Coronavirus relief often pays workers more than work

Source: Eric Morath, Fox Business

When combined with state benefits, weekly government payouts create incentives that employers say complicate efforts to reopen businesses

Amazon Warehouses Are Safer, But Returning Workers Remain Spooked

Source: Matt Day, Bloomberg

Starting May 1, the company will stop offering no-questions-asked unpaid leave, and employees will have to formally apply for time off.

Whataburger pays $180,000 after EEOC suit says manager told her to hire only white folks

Source: David Neal, Bradenton Herald

Whataburger will settle an EEOC lawsuit by paying lost wages, damages and legal fees to a former manager who said she refused to hire only white applicants at a Tallahassee store.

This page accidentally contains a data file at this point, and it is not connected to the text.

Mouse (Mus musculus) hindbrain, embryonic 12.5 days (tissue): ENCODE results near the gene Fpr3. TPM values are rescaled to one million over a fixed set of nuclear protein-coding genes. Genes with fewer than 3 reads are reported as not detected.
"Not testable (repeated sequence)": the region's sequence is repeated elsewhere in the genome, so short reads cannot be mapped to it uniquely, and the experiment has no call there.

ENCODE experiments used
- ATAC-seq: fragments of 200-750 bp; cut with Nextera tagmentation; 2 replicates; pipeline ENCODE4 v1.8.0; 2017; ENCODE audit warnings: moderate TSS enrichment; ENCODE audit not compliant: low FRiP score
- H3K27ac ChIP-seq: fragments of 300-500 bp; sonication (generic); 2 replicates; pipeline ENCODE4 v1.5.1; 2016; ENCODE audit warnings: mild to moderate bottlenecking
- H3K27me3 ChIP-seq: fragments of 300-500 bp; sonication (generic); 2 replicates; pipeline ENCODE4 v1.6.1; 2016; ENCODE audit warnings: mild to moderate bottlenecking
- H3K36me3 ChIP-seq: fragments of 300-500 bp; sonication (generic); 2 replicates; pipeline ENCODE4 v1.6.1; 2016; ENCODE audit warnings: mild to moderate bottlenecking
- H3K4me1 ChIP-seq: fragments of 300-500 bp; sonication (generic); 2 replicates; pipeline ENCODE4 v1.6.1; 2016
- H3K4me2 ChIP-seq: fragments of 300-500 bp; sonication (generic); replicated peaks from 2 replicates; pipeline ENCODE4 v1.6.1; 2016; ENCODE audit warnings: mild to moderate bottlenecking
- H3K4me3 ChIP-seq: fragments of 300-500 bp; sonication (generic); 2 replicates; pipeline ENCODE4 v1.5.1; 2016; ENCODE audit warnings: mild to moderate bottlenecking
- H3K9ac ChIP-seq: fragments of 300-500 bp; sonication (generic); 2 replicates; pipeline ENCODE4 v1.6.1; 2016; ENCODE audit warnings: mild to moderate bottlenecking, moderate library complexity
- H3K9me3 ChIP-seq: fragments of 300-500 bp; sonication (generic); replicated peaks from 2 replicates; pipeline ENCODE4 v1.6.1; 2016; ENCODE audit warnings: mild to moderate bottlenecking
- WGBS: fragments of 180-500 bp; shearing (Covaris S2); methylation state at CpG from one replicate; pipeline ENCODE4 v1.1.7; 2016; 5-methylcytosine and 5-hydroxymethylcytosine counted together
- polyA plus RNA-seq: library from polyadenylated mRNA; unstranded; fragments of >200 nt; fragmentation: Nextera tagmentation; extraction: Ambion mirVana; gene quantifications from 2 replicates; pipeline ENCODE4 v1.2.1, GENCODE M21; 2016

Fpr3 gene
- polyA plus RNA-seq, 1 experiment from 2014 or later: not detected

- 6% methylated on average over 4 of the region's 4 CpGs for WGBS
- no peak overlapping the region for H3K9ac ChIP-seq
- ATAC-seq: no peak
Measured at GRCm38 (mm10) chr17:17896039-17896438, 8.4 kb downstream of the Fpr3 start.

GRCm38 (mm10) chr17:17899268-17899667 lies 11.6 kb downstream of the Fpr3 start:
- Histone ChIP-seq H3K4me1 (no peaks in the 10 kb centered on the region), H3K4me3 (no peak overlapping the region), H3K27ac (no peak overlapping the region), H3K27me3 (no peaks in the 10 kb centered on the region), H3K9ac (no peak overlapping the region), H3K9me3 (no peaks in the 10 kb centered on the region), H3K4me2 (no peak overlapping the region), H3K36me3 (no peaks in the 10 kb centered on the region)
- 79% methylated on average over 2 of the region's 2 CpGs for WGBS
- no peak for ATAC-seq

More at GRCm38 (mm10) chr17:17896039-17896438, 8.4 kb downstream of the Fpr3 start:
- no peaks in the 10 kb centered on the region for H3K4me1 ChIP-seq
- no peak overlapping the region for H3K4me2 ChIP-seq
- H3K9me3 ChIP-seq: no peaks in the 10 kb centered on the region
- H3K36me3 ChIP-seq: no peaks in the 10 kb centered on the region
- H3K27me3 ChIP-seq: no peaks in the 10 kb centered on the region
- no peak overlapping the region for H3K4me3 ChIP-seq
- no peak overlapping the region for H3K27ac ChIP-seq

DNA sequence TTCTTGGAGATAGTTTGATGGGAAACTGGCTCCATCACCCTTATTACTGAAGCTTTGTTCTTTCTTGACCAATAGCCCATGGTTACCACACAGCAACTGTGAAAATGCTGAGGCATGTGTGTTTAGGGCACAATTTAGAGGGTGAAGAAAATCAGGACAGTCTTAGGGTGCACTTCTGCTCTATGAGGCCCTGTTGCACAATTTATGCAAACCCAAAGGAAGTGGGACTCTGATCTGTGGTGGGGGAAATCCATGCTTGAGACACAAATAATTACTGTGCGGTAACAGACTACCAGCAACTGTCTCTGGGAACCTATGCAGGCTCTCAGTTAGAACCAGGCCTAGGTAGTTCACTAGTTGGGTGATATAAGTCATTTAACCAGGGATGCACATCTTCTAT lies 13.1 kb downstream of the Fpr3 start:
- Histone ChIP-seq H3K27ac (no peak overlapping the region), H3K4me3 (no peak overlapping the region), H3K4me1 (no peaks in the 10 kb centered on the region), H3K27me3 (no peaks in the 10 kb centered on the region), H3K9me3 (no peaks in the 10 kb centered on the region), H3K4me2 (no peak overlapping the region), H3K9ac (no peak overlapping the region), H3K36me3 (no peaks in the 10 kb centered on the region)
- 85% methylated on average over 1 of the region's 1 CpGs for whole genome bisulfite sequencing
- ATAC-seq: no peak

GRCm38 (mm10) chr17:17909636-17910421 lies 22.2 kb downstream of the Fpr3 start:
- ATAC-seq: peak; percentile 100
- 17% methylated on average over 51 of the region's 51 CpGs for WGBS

Should I Ask an Employee to Dress Better for Video Calls?

Source: Alison Green, The Cut

Focusing on what people are wearing during this risks coming across as out of touch and like your priorities are in the wrong place. Let people be as comfortable as they can be while they’re stuck at home.

32 percent of Americans have seen coronavirus bias against Asians: poll

Source: Joshua Rhett Miller, New York Post

Roughly one in three Americans have witnessed someone blaming Asian people for the coronavirus pandemic, a new poll released Tuesday found.

April 28, 2020

Being asked to return to work? Know your rights

Source: Scripps National, TMJ4

As America rebounds from the coronavirus crisis, there could be new challenges as companies ask employees to return to workplaces.